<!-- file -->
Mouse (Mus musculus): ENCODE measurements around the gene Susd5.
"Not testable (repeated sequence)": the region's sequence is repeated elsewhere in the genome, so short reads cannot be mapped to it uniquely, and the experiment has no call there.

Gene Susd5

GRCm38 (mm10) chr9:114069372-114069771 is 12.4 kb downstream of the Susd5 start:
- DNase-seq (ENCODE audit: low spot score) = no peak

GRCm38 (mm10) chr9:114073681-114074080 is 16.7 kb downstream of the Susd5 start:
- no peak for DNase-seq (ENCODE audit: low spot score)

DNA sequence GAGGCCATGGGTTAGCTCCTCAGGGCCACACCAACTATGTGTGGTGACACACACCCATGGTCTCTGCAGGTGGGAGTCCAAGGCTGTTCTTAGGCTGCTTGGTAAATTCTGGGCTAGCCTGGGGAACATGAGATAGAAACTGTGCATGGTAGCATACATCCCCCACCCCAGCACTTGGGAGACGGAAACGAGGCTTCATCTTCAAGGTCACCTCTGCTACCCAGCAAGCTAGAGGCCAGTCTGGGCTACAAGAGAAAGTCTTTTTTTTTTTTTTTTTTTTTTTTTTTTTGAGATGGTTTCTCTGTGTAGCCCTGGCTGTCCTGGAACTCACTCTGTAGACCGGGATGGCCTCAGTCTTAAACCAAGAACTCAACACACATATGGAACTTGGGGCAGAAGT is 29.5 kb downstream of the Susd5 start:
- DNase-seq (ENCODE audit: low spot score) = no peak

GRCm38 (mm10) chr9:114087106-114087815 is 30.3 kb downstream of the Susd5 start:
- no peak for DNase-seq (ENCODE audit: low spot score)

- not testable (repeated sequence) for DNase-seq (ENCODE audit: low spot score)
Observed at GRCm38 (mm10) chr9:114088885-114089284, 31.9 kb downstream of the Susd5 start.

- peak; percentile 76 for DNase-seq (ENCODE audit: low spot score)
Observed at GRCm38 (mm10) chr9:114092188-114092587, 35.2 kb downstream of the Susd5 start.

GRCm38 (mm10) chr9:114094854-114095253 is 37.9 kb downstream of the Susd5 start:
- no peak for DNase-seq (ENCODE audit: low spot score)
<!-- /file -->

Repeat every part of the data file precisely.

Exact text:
Mouse (Mus musculus): ENCODE measurements around the gene Susd5.
"Not testable (repeated sequence)": the region's sequence is repeated elsewhere in the genome, so short reads cannot be mapped to it uniquely, and the experiment has no call there.

Gene Susd5

GRCm38 (mm10) chr9:114069372-114069771 is 12.4 kb downstream of the Susd5 start:
- DNase-seq (ENCODE audit: low spot score) = no peak

GRCm38 (mm10) chr9:114073681-114074080 is 16.7 kb downstream of the Susd5 start:
- no peak for DNase-seq (ENCODE audit: low spot score)

DNA sequence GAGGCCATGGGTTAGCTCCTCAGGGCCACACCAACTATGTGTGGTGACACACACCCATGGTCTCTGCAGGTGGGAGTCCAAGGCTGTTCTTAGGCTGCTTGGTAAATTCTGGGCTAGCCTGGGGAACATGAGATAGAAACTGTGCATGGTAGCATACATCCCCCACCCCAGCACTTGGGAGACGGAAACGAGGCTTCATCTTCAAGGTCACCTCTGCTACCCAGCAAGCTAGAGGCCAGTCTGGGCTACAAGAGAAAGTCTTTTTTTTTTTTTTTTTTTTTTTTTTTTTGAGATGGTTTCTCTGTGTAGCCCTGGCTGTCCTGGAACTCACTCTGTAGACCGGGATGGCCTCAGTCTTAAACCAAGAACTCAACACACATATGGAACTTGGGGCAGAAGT is 29.5 kb downstream of the Susd5 start:
- DNase-seq (ENCODE audit: low spot score) = no peak

GRCm38 (mm10) chr9:114087106-114087815 is 30.3 kb downstream of the Susd5 start:
- no peak for DNase-seq (ENCODE audit: low spot score)

- not testable (repeated sequence) for DNase-seq (ENCODE audit: low spot score)
Observed at GRCm38 (mm10) chr9:114088885-114089284, 31.9 kb downstream of the Susd5 start.

- peak; percentile 76 for DNase-seq (ENCODE audit: low spot score)
Observed at GRCm38 (mm10) chr9:114092188-114092587, 35.2 kb downstream of the Susd5 start.

GRCm38 (mm10) chr9:114094854-114095253 is 37.9 kb downstream of the Susd5 start:
- no peak for DNase-seq (ENCODE audit: low spot score)